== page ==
Twilight In The Mountains

There’s a time of day that is the same for me no mater where on the planet I may be. Correction, there is a time and place. The place is very important, yet it’s doesn’t matter where I am.

Twilight in the mountains.

The trail down from the Coleman Glacier on Mount Baker is becoming less obvious. The actual time of sunset is hard to pin down, as the sun dips behind a shoulder of the mountain hours before it passes the distant horizon. Exact timing is not important tonight. What is important is that I forgot my headlamp. And that’s a fortunate mistake.

I can still make out the major roots and ankle turning stones. I’m not yet to that point where I need to open my eyes wide, but it’s closing in. In my haste I almost fail to notice a very subtle deja vu. I haven’t felt like I’ve been here before (although I have been on this trail a number of times). Instead, the familiar feeling comes from the calm before night.

I stop for a moment to let it sink in. It’s that time before dark but after sundown. It’s that time when the bird are hurriedly finding their way back to nests. If I were in camp, a fire would be started about now as the chill of night finds its way through layers of clothes. It’s a calm transition, a time before and after all mixed into one. And it’s timeless in its beauty.

I have witnessed this time of day on six continents and many islands of this world. Dark from the East scratches at the coat tail of Light racing to the West. Neither stands over me, but instead it’s as if a portal lay over the land for a few fleeting minutes. That portal takes me back to other times I have been outdoors when the chase takes place. In childhood it was that moment when we couldn’t make out the football any more and risked getting clobbered in the head. It was the moment right before the streetlights flashed to life. They always gave a warning buzz as the ballast for the sodium vapor stored and amplified its charge before purging the portal and forced us into evening.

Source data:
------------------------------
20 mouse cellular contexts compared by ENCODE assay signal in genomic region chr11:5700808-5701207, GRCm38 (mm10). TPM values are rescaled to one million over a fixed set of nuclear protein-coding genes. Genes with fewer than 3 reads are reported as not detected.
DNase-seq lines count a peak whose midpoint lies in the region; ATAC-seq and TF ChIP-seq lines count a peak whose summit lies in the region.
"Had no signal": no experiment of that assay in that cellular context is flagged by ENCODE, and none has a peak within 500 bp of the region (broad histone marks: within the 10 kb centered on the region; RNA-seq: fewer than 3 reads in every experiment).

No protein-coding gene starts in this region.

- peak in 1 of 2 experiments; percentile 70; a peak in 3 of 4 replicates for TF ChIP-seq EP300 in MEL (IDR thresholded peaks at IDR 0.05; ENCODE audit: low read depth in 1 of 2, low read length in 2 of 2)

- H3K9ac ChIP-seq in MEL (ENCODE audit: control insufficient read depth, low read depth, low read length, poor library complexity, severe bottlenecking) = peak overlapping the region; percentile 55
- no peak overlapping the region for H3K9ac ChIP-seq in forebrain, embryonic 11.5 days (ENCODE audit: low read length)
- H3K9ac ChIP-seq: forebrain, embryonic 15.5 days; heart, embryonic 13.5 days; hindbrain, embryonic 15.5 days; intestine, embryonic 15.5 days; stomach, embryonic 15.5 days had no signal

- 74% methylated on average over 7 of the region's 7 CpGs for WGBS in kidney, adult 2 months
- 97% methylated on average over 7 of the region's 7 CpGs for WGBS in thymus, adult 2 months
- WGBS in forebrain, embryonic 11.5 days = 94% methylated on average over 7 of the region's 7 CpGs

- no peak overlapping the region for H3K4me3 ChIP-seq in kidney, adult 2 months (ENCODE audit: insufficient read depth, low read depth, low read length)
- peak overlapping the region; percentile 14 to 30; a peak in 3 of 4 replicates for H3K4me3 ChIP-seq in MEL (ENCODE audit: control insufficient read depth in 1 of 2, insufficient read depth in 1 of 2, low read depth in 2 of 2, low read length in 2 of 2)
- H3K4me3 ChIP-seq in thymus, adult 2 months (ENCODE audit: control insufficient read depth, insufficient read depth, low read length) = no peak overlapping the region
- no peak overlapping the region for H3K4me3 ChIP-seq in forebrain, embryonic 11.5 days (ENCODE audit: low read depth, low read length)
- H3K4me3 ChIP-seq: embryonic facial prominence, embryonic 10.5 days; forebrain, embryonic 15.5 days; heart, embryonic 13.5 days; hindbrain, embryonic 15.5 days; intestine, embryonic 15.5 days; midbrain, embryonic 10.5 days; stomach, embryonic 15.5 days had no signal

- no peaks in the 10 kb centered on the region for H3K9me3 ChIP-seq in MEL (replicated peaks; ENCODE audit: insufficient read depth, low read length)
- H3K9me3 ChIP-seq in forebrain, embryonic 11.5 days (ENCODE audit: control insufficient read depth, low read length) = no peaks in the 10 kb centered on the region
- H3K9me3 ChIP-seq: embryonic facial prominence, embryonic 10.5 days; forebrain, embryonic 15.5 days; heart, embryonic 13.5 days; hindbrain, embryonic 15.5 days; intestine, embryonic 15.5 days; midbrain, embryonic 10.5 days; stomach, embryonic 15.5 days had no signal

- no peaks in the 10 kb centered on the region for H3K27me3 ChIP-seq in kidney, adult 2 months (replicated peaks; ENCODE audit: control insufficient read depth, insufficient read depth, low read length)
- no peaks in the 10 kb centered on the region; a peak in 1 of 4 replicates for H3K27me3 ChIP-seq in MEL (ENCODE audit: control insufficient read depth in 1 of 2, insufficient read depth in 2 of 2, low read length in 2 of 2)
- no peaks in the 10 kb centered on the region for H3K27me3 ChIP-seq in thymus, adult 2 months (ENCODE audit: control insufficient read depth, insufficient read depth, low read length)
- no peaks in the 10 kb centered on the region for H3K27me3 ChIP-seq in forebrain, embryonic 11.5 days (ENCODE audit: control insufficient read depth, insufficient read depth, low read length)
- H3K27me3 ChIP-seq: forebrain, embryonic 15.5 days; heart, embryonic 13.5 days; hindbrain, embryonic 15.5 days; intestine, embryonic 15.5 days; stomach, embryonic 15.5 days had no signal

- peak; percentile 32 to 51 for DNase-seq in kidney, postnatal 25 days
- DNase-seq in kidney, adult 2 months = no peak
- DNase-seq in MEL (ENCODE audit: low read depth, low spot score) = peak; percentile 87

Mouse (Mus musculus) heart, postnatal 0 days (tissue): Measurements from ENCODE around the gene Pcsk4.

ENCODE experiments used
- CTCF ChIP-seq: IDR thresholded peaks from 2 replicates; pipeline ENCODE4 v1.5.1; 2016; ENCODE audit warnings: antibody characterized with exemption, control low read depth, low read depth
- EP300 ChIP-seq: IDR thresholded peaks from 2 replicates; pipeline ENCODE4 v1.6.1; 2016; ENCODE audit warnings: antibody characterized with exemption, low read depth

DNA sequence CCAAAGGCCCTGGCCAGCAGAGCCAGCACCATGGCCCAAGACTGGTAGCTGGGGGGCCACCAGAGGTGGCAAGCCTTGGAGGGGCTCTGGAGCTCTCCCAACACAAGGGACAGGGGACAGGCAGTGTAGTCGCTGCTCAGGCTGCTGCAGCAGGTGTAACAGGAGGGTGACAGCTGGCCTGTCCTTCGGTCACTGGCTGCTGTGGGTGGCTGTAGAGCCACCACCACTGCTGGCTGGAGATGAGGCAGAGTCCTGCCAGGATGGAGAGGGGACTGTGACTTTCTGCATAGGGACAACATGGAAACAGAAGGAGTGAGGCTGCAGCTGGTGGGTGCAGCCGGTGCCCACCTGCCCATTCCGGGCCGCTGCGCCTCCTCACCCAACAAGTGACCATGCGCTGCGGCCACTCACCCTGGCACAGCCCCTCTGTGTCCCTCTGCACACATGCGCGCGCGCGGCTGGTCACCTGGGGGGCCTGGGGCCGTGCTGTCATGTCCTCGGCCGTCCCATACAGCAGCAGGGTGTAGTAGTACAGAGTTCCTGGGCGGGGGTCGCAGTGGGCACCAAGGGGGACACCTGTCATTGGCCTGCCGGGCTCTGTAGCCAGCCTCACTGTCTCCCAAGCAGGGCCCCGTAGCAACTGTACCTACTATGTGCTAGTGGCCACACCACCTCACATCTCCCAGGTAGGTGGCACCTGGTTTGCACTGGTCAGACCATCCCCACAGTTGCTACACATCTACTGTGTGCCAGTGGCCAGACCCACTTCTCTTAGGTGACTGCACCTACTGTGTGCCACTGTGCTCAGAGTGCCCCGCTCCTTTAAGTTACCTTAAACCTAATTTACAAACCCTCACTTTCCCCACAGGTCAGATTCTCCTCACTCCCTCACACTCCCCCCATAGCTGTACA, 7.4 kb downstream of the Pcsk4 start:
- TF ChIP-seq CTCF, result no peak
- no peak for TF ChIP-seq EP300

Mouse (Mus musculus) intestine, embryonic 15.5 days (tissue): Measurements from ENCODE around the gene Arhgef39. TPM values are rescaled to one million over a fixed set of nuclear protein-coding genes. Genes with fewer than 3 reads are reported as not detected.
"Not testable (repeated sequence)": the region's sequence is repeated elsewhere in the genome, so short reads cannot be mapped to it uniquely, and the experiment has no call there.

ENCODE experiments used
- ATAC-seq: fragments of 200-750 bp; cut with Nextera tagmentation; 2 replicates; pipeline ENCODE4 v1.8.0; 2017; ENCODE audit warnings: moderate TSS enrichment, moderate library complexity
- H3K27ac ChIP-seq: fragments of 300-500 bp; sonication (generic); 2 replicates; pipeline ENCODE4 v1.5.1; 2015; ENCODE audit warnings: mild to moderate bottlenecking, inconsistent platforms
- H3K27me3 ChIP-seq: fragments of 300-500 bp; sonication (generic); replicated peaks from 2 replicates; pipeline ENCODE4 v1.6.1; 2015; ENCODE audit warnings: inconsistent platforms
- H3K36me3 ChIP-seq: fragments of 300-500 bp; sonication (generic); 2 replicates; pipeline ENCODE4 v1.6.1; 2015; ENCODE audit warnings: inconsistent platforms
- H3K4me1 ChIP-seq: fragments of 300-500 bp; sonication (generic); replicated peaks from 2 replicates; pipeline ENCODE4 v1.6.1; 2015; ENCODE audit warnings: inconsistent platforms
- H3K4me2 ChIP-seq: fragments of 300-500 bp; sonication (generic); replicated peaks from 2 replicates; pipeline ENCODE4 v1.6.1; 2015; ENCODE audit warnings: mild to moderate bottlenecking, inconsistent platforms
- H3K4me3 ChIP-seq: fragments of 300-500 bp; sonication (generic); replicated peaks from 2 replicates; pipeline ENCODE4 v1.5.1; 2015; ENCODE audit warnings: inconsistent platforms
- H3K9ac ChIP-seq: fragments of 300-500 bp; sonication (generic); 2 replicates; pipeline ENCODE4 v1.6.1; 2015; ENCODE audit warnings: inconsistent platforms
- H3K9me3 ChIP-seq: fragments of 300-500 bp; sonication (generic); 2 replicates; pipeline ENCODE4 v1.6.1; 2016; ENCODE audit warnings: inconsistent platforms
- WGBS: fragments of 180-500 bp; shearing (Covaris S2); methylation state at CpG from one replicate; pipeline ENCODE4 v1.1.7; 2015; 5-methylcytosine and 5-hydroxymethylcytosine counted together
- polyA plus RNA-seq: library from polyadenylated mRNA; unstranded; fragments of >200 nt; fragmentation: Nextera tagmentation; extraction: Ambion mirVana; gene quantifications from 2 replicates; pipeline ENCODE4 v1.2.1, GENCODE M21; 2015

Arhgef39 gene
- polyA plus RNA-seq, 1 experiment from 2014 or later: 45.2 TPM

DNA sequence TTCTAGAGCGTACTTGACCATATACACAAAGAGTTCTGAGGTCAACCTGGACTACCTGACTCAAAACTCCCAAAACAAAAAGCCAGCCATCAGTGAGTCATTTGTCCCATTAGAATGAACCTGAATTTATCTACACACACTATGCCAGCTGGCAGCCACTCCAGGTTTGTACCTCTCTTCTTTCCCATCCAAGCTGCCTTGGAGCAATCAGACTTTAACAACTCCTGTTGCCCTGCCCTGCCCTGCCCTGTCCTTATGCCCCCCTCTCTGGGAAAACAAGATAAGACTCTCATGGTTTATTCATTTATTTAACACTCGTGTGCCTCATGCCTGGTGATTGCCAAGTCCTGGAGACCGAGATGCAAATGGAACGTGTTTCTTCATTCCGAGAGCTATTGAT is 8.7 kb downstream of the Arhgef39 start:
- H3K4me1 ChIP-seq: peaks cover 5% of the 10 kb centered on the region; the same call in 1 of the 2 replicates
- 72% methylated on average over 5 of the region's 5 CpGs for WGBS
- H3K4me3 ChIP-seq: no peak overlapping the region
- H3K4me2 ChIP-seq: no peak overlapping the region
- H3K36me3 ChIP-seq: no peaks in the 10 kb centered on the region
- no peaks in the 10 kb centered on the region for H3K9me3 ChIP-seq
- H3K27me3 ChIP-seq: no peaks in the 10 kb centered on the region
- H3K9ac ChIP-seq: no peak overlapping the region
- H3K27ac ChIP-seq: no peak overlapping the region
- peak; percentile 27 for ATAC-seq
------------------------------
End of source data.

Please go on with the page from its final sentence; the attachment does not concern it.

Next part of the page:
That portal extended over my first real hike in August of 1990, when Liz, Jason and I hurried down the hill from Talapus Lake, also without flashlights, before both of my friends headed off to college in different states.

It was in that portal that I watched my first in-the-wild black bear pace the opposite shore of a river in Olympic National Park as my friend Kristi asked if we should think about heading home in the advancing dark. I remember crawling under a blanket as I began to sleep alone, without a tent or fire, on the shores of Pratt Lake, wishing that the portal would pass so it would be dark and I could justify wanting sleep. 10,000′ up Mt. Rainier, the mountain and my goal still barely visible, anything seeming possible. The time walking, with a blanket over one shoulder and my arm around the one I loved, as we strolled along a deserted beach with a plan to make love just above the surf while watching the stars fill the sky. Or sitting along Ashland Lake with my daughter, just the two of us and a few dozen excited mosquitoes, and listening to the still before night overtook the forest and it came to life again. This summer with Jodi at the summit of South Sister in a make shift campsite and the roar of the camp stove silenced at last so we could watch gathering storms to the south electrify the atmosphere.

And heading back to the car, three miles away, on the side of my beloved Mt. Baker.

All these places different but all connected by that one special time of day.

Twilight in the mountains.

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